Rosemary-Scented Mascarpone Fig Tart

I love figs. Absolutely love them. It kills me not to have a fig tree and so I happily empty my pockets each week during fig season to pick up a few of these bizarre looking treasures. Its funny though–I hardly ever cook/bake much with figs because they never seem to be around very long. I’m trying to work on that this year in the name of self control, for you, my dear readers. The pains I suffer for you–I don’t gorge myself on figs like the fig glutton that I am. Today’s proof: a Rosemary-Scented Mascarpone Fig Tart.

This delicious dessert was inspired by the very artistic stylings of the Zen Man. I started from my base graham cracker crust recipe, but tweaked it to highlight rosemary rather than the cinnamon that I include… click to read more…

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Phyllo Tomato Goat Cheese Tart

As the summer’s bounty of great, fresh tomatoes slows down, you need to squeeze in as many great tomato recipes as you can before its back to canned tomatoes. This dish is a great summery dinner/starter when you have something akin to a pizza craving that’s a bit lighter and different from the norm. So rather than bothering with a full on pizza dough and tomato sauce, instead, give a Phyllo Tomato Goat Cheese Tart a try.

Instead of pizza dough, I used a base composed of several sheets of phyllo dough for something crisp and crunchy rather than doughy. Then, instead of a tomato sauce, I chose to enjoy those sweet, bite-sized campari tomatoes, sliced thin and layered all over the tart. Underneath it all is a mushroom duxelle, basil, thyme, and goat cheese crumbles, which all together, was light, fresh, and very tasty. The flavors blended quite nicely–you get the earthiness of the mushrooms, the sweet of… click to read more…

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Port & Melon Tapioca Pudding with Poached Figs

I had ideas for this dessert, but the end result is nothing like them. I started out aiming for a melon mousse, but it just wasn’t happening. Then, I started drooling over a honeydew sago soup, but it was too late for me to go in that direction. So I thought this was a very tasty nod to both ideas with a sexy looking twist. So what is it? A crenshaw melon (a cousin of the cantaloupe), pureed with a bit of Port and mint, transformed into a creamy, tapioca pudding, and topped off with a Port & spice poached fig.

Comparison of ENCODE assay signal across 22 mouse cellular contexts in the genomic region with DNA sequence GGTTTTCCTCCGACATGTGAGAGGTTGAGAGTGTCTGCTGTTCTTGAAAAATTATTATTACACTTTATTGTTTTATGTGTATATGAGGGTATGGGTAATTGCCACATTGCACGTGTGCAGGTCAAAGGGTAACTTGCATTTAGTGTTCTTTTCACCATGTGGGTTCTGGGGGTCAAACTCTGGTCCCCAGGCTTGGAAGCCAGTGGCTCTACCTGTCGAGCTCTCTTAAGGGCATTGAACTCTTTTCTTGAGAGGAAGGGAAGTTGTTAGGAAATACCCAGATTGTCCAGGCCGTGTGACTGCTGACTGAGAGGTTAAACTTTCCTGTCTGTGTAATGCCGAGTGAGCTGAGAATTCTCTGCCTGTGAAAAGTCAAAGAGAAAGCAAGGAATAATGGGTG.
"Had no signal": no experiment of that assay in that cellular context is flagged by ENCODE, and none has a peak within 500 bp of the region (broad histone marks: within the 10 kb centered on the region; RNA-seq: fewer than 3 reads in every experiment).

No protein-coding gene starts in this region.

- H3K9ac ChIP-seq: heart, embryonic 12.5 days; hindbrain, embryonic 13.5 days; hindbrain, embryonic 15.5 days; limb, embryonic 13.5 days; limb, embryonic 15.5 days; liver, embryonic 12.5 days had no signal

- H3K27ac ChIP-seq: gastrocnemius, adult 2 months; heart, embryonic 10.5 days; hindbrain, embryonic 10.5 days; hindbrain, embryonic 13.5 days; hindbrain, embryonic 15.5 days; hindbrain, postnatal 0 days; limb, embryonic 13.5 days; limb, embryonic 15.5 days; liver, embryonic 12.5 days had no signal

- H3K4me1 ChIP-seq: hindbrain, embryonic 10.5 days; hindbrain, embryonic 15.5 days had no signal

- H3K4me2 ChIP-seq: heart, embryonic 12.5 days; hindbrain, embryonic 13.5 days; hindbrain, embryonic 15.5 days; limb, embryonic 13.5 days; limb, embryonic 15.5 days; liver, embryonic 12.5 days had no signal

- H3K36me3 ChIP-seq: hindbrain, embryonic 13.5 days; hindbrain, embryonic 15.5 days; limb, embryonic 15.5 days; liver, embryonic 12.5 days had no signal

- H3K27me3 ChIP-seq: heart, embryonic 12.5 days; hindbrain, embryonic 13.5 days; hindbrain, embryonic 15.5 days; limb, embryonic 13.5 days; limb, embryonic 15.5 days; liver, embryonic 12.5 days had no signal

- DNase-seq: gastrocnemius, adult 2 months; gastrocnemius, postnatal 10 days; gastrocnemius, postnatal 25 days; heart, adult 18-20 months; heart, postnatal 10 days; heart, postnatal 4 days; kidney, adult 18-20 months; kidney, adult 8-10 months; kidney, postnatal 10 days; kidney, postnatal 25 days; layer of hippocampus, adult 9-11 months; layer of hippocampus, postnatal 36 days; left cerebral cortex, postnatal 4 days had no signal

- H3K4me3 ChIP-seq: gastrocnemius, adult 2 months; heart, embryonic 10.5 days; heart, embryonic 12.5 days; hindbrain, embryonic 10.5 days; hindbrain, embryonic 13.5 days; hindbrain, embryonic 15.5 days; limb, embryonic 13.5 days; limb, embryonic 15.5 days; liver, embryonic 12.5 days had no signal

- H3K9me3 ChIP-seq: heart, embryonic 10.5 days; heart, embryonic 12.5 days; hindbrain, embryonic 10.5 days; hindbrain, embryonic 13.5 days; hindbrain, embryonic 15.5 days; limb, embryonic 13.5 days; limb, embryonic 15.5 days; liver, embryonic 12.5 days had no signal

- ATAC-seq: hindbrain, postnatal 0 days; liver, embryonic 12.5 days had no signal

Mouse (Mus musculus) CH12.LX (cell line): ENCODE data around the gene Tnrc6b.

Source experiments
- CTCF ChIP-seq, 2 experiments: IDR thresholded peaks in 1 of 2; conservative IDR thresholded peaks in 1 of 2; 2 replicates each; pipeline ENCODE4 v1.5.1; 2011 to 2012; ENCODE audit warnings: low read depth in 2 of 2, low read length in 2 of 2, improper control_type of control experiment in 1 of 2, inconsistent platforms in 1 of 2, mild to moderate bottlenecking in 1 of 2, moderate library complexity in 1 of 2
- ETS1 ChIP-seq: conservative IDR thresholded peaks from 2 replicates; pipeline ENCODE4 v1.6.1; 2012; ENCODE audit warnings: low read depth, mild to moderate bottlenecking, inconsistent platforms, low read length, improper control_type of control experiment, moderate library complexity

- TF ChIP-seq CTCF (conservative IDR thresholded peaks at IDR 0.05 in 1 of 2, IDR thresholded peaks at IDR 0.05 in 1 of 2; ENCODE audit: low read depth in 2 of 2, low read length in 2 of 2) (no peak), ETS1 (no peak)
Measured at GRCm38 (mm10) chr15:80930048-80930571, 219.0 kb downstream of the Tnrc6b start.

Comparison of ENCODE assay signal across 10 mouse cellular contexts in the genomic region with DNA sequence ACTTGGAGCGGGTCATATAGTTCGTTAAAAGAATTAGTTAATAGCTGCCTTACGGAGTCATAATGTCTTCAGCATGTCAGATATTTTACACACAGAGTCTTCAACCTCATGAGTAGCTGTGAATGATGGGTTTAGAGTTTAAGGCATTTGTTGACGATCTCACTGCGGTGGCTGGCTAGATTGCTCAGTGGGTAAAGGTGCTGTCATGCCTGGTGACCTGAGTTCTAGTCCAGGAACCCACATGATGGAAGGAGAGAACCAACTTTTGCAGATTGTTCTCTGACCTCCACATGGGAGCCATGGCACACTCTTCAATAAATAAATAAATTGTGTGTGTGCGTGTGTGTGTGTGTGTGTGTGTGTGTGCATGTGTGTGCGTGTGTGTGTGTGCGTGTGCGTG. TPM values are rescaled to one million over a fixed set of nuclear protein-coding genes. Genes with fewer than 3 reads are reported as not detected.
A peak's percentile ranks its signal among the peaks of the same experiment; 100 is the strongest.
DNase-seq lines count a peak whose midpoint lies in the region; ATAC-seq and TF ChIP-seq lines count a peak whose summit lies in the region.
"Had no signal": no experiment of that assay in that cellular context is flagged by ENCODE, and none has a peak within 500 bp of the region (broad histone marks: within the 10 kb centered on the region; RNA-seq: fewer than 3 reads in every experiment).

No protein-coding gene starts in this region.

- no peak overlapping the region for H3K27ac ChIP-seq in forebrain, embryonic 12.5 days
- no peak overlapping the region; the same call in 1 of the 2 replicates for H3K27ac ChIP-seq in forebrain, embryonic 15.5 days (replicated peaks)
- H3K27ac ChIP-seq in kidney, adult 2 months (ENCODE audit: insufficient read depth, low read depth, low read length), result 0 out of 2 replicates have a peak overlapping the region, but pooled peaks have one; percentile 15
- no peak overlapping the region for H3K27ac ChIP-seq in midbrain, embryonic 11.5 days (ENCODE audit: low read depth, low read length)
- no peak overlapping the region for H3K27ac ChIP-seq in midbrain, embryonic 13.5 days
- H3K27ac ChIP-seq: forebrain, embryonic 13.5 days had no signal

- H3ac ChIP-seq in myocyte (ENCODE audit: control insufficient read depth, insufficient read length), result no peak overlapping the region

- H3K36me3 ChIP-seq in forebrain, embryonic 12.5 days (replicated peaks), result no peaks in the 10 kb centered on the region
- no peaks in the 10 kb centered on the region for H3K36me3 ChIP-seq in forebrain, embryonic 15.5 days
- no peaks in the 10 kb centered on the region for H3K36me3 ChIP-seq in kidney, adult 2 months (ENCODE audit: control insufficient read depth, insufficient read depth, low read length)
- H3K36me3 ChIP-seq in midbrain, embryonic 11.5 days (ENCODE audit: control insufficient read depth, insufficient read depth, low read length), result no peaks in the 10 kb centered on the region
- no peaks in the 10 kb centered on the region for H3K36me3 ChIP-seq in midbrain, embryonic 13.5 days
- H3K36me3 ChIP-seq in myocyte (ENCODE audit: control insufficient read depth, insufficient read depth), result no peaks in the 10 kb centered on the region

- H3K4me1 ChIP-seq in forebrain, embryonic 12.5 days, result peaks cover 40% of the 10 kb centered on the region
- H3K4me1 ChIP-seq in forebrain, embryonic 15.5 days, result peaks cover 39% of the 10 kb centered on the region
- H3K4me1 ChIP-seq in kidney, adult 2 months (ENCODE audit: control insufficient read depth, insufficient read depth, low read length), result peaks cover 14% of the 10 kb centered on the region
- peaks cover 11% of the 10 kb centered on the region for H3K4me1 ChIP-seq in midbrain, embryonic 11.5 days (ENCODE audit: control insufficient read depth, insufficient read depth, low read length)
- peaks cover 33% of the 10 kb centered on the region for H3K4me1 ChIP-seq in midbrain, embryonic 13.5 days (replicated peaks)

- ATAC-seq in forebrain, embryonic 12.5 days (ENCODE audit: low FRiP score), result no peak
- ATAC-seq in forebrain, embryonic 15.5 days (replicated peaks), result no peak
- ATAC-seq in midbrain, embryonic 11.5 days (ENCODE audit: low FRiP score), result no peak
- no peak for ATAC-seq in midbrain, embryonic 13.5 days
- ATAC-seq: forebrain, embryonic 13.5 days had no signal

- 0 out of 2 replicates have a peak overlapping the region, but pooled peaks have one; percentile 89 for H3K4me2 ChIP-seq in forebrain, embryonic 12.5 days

First off, if you’ve never tried a crenshaw melon (this was my first time trying it), you could very easily substitute a cantaloupe and probably be none the wiser. I wanted to do something light and refreshing with this velvetty melon, and while my immediate response to just about any… click to read more…

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Veal Shoulder Steak with Port Fennel Mushroom Sauce

Like most braises, this isn’t quite hot-summer-day food, but if you can’t wait til winter (and given the seasons for one of the key ingredients, winter isn’t possible), this is a good dish for a gloomy, rainy day when you want something hearty to warm you up from the inside out. First, a fennel bulb (a fun vegetable to work with) is caramelized and braised with mushrooms to make a delicious side dish and leave a strongly flavored broth behind which, combined with a bit of Port, is used for braising a veal shoulder steak.

This is something of an ugly duckling. If you tell me that photo looks beautiful, I’d say you’re being polite (but I would also serve you dinner…see how much you get if you tell me what you really think of that photo! 😉 ). But that’s just fine as we all know… click to read more…

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Pan-Seared Salmon over Fennel Cauliflower Puree with Sweet Mediterranean Relish

In bumbling around for something to do with the cauliflower leftover in my fridge, I came across a fish recipe that really caught my eye. This solved two problems for me as I hadn’t a clue what I intended to do with the beautiful wild salmon filets waiting for me as well. So by total chance, today’s dish: a Pan-Seared Filet of Salmon atop a Fennel Cauliflower Puree, served with a Sweet Mediterranean Relish (say that three times fast).

This dish worked really well. The salmon was not the sad-colored, farm-rasied stuff, and the taste really reflected that. The cauliflower puree was a tasty side dish (also a great way for me to use up some fennel fronds I had leftover)–creamy, slightly sweet and anisey, and just full of that comforting caulifloweriness. The only change I would make next time: prepare more relish!

As simple as the… click to read more…

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Veal Chops with an Herbed Pan Sauce

This dish had everything going for it–its quick to prepare, delicious, and to seal the deal: its veal! Some times, the simplest approaches are the best kind, and for this, I decided to stick to one pan so as to have really flavorful meat and to use those juices for an even more flavorful pan sauce. So today: Veal Chops with an Herbed Pan Sauce.

While the dish has a somewhat rustic appearance, the taste is stunning. The veal had a great, buttery crust on it while the meat inside was melt-in-your-mouth tender with that delightful, harmoniously neutral veal flavor. The sauce was simple, but surprisingly rich and hearty, being earthy, herbaceous, and slightly sweet. This was also given body from the gelatin released in cooking the veal and enriched with butter to add that little touch that puts it over the top.

The only thing that didn’t live up to my expectations: the cheese I stuffed into the… click to read more…

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